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Triaditis is a condition in cats in which they are simultaneously affected with three separate diseases: pancreatitis, cholangitis, and inflammatory bowel disease (IBD). Veterinary scientists are not sure why this happens to cats, especially because cats can have one disease, such as pancreatitis, without having the other diseases. Many scientists suspect that triaditis starts with gastrointestinal (GI) problems associated with IBD, which then leads to the addition of pancreatitis and cholangitis.
Pancreatitis is inflammation of the pancreas, an organ in charge of producing enzymes to help break down food in the intestinal tract. It can come on suddenly, known as acute pancreatitis, or it can be a long-term, chronic problem. Cholangitis is inflammation of the gallbladder and bile ducts. It is sometimes termed cholangiohepatitis when the liver is also inflamed. The gallbladder makes bile, which helps break down fatty foods in the intestinal tract. The ducts or passageways for the pancreas and gallbladder open into the intestines in the same place, so when that area of the intestines is inflamed, infected, or diseased, the pancreas and gallbladder have a higher chance of being injured as well.
IBD is a chronic condition of the intestines in which inflammation leads to a poorly functioning GI tract. Causes are numerous and include overactivity by the immune system, food allergies, abnormal bacteria in the gut, and genetics ̶ often occurring in some combination together.
How is Triaditis Diagnosed?
In cats with triaditis, the most common sign is vomiting or throwing up. Decreased activity level, diarrhea or loose stool, poor appetite, and weight loss are also frequently seen. Occasionally, fever, tummy pain, a yellow tinge to the skin (known as icterus),and swelling of the belly may occur.
Your veterinarian will want to do a thorough physical examination to assess for other causes of these signs. They will also run tests on the cat’s blood, such as a complete blood count (CBC), chemistry panel, and pancreatic lipase immunoreactivity test. X-rays and an abdominal ultrasound may also be needed. If a bacterial infection is suspected, a culture and sensitivity may be run on fluid or tissues from the affected organs. All of these tests will help point the veterinarian in the right direction for diagnosing triaditis. However, to get an official diagnosis, a biopsy of the pancreas, intestines, and gallbladder or surrounding liver is needed. While this sounds like a lot of tests, keep in mind that triaditis is really three different diseases happening at the same time, so it can be difficult to get the diagnosis right. Thank goodness kitties are so tough!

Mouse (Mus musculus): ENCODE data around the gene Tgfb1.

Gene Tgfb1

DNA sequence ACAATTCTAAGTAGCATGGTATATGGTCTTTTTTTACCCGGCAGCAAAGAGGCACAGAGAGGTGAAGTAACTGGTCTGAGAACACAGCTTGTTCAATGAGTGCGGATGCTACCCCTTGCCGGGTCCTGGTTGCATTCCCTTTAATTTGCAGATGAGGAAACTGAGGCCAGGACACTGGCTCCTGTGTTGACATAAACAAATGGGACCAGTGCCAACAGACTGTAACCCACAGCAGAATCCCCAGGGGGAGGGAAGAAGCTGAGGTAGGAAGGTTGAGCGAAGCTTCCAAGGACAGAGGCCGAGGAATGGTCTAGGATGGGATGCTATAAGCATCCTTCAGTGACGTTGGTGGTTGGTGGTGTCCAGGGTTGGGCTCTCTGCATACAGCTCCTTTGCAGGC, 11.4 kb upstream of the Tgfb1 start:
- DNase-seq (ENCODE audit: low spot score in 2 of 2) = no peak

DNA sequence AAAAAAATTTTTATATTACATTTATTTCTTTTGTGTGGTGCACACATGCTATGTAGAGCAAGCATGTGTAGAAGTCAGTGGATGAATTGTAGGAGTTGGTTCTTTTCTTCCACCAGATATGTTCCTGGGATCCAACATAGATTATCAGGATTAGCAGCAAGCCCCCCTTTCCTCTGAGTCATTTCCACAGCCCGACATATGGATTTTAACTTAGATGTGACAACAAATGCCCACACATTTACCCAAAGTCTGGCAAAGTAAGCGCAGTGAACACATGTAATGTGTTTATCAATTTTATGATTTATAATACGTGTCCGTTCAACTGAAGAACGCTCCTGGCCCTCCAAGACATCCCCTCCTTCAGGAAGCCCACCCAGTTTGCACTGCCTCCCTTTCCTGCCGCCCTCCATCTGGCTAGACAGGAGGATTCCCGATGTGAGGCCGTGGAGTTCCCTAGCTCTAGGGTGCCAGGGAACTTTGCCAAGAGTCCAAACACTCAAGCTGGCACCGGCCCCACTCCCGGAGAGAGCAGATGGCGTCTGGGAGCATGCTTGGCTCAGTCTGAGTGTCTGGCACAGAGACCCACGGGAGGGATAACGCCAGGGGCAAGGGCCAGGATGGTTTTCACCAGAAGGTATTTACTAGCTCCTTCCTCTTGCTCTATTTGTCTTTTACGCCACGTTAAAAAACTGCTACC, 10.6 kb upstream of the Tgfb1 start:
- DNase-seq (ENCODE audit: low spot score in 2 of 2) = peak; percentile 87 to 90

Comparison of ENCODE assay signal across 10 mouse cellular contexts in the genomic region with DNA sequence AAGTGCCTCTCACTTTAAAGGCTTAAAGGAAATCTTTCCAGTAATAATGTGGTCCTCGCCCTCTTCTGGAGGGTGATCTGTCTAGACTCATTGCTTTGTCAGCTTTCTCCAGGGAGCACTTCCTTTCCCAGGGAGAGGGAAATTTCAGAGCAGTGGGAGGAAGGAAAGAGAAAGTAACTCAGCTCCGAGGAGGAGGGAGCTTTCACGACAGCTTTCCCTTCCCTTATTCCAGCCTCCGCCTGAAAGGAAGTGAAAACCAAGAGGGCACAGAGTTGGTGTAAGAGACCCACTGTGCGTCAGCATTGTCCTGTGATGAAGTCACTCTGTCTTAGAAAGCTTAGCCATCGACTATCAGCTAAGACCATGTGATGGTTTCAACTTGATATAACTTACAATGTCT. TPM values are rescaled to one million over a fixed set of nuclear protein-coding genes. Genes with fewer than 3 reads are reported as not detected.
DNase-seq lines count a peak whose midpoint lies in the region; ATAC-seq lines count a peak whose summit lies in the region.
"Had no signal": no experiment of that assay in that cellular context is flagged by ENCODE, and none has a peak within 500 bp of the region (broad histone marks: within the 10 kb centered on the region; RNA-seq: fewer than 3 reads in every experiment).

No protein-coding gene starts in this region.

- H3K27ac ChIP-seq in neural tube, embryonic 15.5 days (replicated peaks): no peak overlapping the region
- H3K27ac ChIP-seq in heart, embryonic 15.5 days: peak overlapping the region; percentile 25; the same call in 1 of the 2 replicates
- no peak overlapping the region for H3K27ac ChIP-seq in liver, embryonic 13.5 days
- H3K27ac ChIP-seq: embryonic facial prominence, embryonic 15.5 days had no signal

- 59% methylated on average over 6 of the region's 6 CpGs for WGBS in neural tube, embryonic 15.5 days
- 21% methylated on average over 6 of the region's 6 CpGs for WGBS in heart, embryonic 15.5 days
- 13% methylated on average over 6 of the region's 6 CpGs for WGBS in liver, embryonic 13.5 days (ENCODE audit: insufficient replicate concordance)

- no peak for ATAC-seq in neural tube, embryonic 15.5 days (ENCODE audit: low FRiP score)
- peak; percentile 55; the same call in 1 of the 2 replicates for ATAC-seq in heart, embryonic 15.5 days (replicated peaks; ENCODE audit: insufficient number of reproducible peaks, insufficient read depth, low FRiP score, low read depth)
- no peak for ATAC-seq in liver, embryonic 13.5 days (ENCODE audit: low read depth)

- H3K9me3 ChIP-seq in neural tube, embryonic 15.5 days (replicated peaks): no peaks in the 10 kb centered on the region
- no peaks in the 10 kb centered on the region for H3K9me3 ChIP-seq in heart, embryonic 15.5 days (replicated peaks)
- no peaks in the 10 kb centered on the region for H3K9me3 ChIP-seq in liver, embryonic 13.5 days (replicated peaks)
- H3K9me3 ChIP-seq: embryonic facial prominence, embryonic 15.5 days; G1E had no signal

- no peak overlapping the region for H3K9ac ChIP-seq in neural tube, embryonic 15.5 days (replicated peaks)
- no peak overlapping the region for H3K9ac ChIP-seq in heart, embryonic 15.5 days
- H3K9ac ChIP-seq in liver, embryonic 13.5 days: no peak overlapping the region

In order to treat triaditis effectively, all three diseases will need to be managed together. Pancreatitis treatment may include pain medication, treatment for nausea, and hospitalization and fluid therapy for dehydration. Triaditis treatment is similar, although liver and gallbladder protective medications such as ursodiol, samE, or Denamarin may be used to help encourage healing. Antibiotics may be given if a bacterial infection is occurring. IBD treatment includes managing the cause of GI disease. This management can mean a special diet, medications to suppress the immune system, and vitamin B supplementation when needed.
Additional treatments needed will depend on the complications or effects of triaditis on the pet. Bleeding disorders, gall stones (known as choleliths), severe infections such as abscesses or septicemia, calcium deficiencies, and electrolyte imbalances are some of the complications that may occur, especially if treatment is delayed. For cats that won’t eat, sometimes feeding tubes are necessary.
Triaditis is a complex disease, but your veterinarian will be able to give you a good idea of what is needed for your cat and help you get them back to health. The prognosis can vary depending on the severity of disease. Luckily, many cats with triaditis recover well with treatment.
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